Indiana University Libraries Moving Image Archive


Amateur Movie Making Cover 1928
"Amateur Movie Making" 
cover, published in 1928.

The Eastman Kodak Company proudly lays claim to the largest number of cameras, projectors, and accessories in the Alan Lewis Collection, 59 in total! Watch out though, Bell & Howell is right on Kodak's heals with 57. The gallery provided here showcases a selection of these items, ranging from the very advent of 16mm itself in the 1920s through Kodak's super 8mm cameras of the 1970s. The famous Kodak Brownie series is revealed in all of its wonderfully prodigious variation, as well as an essential accessorry for the Brownie, a movie titler outfit. 

However, one of the rarest and most valued cameras in the collection is a Ciné-Kodak, the first camera to introduce 16mm film to the world! One of the most comprehensive books on amateur cinema of the time, Amateur Movie Making, by Herbert C. McKay, then Director of the New York Institute of Photography, noted that while the Model A was a photographic achievement, the camera only achieved widespread popularity with the advent of the Model B. He remarked, "This model has swept the country and has become as commonplace as the still Kodaks."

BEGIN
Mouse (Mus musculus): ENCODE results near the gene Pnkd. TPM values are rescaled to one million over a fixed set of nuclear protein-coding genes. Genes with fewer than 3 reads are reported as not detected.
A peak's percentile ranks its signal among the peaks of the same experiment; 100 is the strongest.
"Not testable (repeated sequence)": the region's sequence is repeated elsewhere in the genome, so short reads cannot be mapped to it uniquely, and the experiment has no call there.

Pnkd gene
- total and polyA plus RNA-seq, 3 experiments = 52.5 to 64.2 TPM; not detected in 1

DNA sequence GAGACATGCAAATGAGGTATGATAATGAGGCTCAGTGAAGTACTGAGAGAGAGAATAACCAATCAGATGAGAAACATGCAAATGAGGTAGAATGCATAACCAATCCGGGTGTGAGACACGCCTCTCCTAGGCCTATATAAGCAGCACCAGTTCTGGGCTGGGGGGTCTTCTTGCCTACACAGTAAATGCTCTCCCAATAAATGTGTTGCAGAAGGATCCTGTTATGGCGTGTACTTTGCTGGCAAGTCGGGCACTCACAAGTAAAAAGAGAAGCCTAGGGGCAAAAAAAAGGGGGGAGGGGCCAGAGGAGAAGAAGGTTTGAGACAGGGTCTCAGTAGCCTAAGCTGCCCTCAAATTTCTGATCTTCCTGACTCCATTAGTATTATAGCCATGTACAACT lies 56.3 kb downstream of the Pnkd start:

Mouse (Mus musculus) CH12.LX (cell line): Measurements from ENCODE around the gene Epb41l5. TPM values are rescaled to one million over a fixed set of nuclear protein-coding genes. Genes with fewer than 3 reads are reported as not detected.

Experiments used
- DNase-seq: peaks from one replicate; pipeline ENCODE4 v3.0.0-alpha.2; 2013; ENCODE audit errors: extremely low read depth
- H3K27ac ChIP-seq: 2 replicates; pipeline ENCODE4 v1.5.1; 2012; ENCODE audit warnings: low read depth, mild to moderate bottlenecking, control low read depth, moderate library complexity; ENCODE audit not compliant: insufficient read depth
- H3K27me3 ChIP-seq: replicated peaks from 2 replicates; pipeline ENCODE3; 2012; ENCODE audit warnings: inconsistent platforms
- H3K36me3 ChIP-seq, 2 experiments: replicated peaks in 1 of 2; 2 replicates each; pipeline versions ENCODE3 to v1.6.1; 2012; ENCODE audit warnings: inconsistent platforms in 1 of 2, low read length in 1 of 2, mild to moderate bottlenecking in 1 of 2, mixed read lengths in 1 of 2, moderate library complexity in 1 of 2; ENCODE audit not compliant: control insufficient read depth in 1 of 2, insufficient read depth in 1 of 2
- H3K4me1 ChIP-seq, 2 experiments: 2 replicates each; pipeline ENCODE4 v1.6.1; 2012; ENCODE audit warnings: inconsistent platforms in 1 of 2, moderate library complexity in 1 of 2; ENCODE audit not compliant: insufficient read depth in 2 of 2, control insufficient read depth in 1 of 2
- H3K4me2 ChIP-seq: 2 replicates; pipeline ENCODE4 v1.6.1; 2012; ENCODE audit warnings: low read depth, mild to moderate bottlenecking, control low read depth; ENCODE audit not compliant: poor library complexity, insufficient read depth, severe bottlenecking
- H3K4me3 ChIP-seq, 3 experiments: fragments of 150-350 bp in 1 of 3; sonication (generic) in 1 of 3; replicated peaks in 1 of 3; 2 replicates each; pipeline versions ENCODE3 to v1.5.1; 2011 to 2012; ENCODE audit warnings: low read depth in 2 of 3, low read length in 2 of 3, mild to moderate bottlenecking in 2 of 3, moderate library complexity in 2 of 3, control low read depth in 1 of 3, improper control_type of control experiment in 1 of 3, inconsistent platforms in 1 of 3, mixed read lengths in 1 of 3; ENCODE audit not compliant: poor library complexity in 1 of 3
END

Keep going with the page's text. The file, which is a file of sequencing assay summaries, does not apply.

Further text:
Amateur Movie Making Illustration of Model B
Illustration of Ciné-Kodak Model B (f3.5) from "Amateur Movie Making."

The Model B came in several lens variations, f6.5, 3.5, or 1.9. Generally, the standard models were constructed out of metal covered with morocco leather, but the f1.9 version had an ostrich leather option, featured in the collection, for an additional $75! That's no chump change in 1927. 

The Ciné-Kodak Model B (f1.9) was produced from 1927-1931, measures 3 x 51/2 x 81/4 inches, uses two lens finders, one direct (Newtonian) and one brilliant-reflecting, weighs 5 pounds loaded, and takes 100 ft. of 16mm film. Feast your eyes!

Select a camera, projector, or accessory to view image gallery